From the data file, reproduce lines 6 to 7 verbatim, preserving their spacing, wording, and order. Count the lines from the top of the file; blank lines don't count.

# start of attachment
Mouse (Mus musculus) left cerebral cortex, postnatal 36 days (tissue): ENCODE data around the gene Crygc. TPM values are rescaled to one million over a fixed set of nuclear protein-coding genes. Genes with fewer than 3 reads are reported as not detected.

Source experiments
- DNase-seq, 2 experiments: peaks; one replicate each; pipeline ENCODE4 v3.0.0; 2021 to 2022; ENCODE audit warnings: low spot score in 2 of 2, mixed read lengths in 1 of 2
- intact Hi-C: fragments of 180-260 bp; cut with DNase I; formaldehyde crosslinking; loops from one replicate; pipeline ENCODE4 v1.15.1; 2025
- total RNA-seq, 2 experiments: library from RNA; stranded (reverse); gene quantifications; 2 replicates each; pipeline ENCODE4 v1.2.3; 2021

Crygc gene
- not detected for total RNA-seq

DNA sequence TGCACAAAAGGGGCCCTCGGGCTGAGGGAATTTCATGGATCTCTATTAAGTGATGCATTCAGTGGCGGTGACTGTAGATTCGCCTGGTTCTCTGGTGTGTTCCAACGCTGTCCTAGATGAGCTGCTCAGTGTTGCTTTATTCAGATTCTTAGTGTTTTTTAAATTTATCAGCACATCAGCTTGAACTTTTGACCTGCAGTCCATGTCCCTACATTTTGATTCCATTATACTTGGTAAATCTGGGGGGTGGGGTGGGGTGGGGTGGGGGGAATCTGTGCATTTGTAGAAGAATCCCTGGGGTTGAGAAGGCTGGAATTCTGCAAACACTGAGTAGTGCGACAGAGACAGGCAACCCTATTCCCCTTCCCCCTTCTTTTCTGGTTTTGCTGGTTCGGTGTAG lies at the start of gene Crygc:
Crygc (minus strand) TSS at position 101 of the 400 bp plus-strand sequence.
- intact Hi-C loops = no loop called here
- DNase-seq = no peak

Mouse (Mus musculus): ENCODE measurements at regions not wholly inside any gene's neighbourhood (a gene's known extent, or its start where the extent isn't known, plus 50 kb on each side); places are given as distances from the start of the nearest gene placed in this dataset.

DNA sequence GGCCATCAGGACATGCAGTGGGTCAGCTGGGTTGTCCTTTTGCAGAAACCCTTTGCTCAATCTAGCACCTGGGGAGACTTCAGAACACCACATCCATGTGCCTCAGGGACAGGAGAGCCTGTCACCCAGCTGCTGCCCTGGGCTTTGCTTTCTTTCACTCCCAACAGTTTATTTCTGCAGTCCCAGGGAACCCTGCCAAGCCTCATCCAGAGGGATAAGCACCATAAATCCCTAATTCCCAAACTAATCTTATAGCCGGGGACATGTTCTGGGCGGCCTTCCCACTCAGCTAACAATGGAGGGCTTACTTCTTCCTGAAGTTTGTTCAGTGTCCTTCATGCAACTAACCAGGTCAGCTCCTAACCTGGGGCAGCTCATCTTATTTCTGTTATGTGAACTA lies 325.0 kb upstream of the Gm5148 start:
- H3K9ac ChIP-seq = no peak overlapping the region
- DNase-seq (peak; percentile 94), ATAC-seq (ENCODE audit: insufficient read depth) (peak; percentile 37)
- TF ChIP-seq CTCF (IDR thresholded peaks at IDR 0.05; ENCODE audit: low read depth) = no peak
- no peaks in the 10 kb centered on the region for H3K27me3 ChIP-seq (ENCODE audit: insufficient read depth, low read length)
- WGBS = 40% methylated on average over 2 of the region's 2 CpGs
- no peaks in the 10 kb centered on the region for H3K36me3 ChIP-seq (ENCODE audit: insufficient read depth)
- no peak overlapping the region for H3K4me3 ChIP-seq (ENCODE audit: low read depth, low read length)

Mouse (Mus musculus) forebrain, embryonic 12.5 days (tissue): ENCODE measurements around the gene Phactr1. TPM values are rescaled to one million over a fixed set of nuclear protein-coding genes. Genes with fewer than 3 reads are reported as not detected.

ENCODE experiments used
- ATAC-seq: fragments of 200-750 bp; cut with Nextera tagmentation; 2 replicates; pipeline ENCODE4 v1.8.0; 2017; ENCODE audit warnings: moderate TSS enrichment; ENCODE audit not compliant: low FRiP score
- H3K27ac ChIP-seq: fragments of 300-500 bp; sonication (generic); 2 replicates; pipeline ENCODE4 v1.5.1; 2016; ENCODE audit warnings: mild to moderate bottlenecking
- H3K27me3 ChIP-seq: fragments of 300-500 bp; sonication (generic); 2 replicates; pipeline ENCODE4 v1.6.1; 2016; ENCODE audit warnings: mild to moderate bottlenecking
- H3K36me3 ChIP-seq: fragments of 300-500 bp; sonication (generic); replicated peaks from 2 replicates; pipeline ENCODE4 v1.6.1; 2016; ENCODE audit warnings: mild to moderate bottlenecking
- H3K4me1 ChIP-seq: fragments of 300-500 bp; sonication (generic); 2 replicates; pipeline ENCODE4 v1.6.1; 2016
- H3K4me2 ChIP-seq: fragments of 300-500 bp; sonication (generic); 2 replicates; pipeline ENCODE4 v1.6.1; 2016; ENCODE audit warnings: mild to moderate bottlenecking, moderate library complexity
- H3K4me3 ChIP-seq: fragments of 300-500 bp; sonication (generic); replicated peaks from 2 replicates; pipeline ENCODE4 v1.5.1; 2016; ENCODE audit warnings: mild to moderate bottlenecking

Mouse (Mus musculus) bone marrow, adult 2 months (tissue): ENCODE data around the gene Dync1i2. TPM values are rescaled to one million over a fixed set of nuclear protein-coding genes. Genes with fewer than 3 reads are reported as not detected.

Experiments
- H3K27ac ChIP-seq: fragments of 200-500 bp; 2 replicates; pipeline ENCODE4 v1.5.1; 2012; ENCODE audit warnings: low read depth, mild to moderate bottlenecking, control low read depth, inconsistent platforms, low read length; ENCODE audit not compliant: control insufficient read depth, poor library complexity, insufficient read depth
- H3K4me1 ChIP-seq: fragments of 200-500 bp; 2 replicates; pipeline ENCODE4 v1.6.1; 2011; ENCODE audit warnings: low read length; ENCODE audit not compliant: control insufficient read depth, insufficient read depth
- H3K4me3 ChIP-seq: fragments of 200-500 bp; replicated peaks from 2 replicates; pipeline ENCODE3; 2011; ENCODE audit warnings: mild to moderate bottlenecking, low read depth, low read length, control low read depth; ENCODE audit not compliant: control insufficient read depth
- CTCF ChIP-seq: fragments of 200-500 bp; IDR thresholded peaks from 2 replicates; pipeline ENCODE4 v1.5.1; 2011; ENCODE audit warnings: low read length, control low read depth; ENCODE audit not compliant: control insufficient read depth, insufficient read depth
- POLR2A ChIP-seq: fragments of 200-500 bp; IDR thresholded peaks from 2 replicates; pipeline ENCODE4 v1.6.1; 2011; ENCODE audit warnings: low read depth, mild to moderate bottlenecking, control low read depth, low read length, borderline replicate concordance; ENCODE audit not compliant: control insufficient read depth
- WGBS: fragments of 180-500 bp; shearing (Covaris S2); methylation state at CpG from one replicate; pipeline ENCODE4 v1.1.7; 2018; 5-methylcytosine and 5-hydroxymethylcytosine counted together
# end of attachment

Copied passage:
Crygc gene
- not detected for total RNA-seq